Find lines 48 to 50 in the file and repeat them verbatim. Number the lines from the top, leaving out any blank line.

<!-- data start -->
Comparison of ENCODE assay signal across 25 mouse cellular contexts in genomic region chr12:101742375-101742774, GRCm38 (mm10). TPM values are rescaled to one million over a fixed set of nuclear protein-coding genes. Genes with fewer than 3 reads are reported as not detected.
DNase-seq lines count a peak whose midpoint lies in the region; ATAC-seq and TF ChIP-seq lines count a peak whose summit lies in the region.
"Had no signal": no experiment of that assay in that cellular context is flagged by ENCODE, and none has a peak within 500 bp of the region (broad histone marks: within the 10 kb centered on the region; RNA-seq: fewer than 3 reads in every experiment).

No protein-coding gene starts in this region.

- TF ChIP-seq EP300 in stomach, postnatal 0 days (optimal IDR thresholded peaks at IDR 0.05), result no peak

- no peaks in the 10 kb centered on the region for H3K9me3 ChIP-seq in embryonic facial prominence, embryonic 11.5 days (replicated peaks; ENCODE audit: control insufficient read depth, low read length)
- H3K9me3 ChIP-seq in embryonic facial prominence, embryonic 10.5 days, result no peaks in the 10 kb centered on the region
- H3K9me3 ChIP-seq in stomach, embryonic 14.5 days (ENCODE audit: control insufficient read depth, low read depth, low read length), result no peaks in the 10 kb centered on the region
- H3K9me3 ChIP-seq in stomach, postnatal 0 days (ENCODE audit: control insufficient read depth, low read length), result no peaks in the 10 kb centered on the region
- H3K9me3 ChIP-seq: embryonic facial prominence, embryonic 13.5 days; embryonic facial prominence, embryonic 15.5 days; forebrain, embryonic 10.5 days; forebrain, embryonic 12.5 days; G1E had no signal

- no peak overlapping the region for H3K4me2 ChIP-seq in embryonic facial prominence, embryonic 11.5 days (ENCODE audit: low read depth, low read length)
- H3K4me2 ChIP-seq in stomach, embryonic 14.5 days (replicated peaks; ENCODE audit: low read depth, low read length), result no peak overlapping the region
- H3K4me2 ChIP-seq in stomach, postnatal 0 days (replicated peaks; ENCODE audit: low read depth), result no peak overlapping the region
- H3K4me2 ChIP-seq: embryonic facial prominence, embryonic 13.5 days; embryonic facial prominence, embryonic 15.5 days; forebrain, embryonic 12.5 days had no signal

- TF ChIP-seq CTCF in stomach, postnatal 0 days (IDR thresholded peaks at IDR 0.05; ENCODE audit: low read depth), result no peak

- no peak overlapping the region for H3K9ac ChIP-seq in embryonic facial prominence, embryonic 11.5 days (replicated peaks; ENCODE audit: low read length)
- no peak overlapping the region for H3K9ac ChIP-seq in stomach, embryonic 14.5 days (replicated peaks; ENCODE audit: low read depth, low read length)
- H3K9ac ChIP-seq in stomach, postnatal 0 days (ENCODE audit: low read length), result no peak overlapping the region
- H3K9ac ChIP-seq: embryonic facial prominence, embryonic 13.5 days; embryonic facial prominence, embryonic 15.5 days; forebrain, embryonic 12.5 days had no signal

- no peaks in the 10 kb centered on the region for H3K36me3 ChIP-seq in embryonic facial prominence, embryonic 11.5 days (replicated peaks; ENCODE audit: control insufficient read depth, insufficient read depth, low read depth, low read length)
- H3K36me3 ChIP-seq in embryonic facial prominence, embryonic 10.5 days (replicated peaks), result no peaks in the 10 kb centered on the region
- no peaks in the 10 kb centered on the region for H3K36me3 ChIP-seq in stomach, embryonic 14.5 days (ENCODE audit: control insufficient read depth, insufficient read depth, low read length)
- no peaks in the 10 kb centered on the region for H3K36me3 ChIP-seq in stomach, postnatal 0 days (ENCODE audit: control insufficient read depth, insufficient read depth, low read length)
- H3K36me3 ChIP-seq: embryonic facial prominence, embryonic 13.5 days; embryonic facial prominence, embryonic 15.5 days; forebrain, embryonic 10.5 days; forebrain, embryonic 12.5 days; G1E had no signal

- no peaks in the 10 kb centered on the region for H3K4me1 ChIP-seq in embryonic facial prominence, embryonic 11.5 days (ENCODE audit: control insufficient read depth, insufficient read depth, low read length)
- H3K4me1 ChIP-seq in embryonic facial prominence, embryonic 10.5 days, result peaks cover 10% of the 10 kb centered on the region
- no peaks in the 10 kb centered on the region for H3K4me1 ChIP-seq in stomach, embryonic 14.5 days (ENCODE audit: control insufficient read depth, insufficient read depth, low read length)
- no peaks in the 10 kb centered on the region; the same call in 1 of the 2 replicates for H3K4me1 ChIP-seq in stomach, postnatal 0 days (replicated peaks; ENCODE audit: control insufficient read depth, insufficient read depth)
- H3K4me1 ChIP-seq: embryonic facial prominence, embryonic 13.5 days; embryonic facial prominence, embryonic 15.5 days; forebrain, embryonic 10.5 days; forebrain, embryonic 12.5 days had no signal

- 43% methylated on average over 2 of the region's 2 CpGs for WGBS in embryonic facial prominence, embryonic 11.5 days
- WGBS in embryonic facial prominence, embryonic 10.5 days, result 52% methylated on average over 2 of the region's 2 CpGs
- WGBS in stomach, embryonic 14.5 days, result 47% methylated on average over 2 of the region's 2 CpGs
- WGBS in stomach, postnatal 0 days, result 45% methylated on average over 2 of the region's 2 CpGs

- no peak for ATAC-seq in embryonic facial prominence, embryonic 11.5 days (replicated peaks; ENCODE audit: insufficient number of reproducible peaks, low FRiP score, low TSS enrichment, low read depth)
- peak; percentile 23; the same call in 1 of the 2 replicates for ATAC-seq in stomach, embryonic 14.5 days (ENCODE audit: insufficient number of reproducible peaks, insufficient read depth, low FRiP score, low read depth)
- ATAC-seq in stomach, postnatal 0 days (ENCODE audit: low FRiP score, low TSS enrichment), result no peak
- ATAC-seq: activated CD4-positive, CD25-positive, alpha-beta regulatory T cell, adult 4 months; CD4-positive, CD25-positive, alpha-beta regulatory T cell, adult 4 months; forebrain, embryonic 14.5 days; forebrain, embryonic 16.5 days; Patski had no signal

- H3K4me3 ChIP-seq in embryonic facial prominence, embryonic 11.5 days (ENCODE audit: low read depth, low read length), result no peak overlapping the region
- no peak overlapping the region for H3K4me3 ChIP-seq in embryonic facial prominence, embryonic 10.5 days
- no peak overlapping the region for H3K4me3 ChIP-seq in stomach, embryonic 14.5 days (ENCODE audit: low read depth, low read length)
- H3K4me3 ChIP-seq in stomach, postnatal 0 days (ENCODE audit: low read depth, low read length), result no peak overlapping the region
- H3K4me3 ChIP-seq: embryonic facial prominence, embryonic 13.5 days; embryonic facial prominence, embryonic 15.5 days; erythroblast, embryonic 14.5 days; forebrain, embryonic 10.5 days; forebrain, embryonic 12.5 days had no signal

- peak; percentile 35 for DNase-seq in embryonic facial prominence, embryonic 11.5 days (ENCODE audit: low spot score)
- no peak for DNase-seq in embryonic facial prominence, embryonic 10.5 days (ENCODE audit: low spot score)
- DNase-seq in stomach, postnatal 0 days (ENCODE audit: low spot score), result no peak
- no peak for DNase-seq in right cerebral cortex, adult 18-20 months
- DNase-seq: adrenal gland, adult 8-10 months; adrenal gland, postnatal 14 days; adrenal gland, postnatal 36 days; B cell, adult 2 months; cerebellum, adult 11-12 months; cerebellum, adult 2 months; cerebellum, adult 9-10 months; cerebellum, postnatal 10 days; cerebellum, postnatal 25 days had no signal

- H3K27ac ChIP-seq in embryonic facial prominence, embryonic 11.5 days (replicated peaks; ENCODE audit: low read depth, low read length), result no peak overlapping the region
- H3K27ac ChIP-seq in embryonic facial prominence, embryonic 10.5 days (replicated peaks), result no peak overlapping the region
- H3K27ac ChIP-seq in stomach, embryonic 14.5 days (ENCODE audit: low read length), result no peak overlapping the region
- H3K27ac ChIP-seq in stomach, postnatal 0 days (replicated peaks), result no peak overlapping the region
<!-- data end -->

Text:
- H3K27ac ChIP-seq in embryonic facial prominence, embryonic 11.5 days (replicated peaks; ENCODE audit: low read depth, low read length), result no peak overlapping the region
- H3K27ac ChIP-seq in embryonic facial prominence, embryonic 10.5 days (replicated peaks), result no peak overlapping the region
- H3K27ac ChIP-seq in stomach, embryonic 14.5 days (ENCODE audit: low read length), result no peak overlapping the region